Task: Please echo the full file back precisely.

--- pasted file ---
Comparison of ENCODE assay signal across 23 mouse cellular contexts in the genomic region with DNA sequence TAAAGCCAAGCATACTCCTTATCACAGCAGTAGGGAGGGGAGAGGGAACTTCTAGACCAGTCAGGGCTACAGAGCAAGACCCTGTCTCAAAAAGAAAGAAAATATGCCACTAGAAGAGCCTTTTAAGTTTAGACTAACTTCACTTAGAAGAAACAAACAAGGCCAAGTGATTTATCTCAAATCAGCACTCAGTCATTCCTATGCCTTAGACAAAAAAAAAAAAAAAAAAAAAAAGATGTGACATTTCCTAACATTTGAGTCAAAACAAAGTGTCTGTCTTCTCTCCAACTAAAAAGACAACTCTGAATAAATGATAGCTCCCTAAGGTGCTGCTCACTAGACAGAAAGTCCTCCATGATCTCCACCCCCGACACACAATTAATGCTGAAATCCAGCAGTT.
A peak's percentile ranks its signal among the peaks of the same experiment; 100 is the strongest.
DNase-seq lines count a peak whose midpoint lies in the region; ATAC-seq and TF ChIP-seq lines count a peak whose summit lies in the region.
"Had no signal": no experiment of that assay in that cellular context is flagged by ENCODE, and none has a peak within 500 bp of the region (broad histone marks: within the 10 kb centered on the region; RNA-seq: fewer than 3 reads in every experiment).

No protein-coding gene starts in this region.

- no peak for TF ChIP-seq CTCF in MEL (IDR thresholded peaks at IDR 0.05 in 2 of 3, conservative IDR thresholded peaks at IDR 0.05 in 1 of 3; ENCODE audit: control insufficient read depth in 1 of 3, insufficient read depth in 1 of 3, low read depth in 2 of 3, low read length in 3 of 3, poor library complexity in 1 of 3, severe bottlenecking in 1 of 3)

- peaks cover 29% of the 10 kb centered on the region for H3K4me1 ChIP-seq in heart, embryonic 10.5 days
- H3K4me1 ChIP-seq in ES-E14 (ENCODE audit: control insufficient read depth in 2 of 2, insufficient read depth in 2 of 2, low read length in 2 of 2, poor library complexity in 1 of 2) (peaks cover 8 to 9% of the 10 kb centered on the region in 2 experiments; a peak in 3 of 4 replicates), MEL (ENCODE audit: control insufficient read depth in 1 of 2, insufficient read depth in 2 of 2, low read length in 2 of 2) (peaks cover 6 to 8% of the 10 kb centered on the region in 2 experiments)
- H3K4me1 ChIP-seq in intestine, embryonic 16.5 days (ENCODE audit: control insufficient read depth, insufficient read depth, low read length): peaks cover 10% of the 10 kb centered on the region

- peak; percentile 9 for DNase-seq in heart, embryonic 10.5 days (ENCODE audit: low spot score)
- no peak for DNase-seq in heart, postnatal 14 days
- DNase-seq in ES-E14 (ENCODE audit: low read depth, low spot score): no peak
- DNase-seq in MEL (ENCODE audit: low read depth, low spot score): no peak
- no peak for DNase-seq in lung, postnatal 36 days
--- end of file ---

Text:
Comparison of ENCODE assay signal across 23 mouse cellular contexts in the genomic region with DNA sequence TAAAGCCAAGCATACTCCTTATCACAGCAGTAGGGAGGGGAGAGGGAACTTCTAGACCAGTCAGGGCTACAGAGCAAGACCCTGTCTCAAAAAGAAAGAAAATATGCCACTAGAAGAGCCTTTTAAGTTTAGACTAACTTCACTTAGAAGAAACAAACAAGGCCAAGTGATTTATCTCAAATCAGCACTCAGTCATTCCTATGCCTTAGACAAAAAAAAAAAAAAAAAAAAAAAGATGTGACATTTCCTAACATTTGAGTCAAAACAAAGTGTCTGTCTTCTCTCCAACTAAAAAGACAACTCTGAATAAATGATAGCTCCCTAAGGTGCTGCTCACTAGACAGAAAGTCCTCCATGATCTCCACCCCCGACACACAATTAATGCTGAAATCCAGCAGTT.
A peak's percentile ranks its signal among the peaks of the same experiment; 100 is the strongest.
DNase-seq lines count a peak whose midpoint lies in the region; ATAC-seq and TF ChIP-seq lines count a peak whose summit lies in the region.
"Had no signal": no experiment of that assay in that cellular context is flagged by ENCODE, and none has a peak within 500 bp of the region (broad histone marks: within the 10 kb centered on the region; RNA-seq: fewer than 3 reads in every experiment).

No protein-coding gene starts in this region.

- no peak for TF ChIP-seq CTCF in MEL (IDR thresholded peaks at IDR 0.05 in 2 of 3, conservative IDR thresholded peaks at IDR 0.05 in 1 of 3; ENCODE audit: control insufficient read depth in 1 of 3, insufficient read depth in 1 of 3, low read depth in 2 of 3, low read length in 3 of 3, poor library complexity in 1 of 3, severe bottlenecking in 1 of 3)

- peaks cover 29% of the 10 kb centered on the region for H3K4me1 ChIP-seq in heart, embryonic 10.5 days
- H3K4me1 ChIP-seq in ES-E14 (ENCODE audit: control insufficient read depth in 2 of 2, insufficient read depth in 2 of 2, low read length in 2 of 2, poor library complexity in 1 of 2) (peaks cover 8 to 9% of the 10 kb centered on the region in 2 experiments; a peak in 3 of 4 replicates), MEL (ENCODE audit: control insufficient read depth in 1 of 2, insufficient read depth in 2 of 2, low read length in 2 of 2) (peaks cover 6 to 8% of the 10 kb centered on the region in 2 experiments)
- H3K4me1 ChIP-seq in intestine, embryonic 16.5 days (ENCODE audit: control insufficient read depth, insufficient read depth, low read length): peaks cover 10% of the 10 kb centered on the region

- peak; percentile 9 for DNase-seq in heart, embryonic 10.5 days (ENCODE audit: low spot score)
- no peak for DNase-seq in heart, postnatal 14 days
- DNase-seq in ES-E14 (ENCODE audit: low read depth, low spot score): no peak
- DNase-seq in MEL (ENCODE audit: low read depth, low spot score): no peak
- no peak for DNase-seq in lung, postnatal 36 days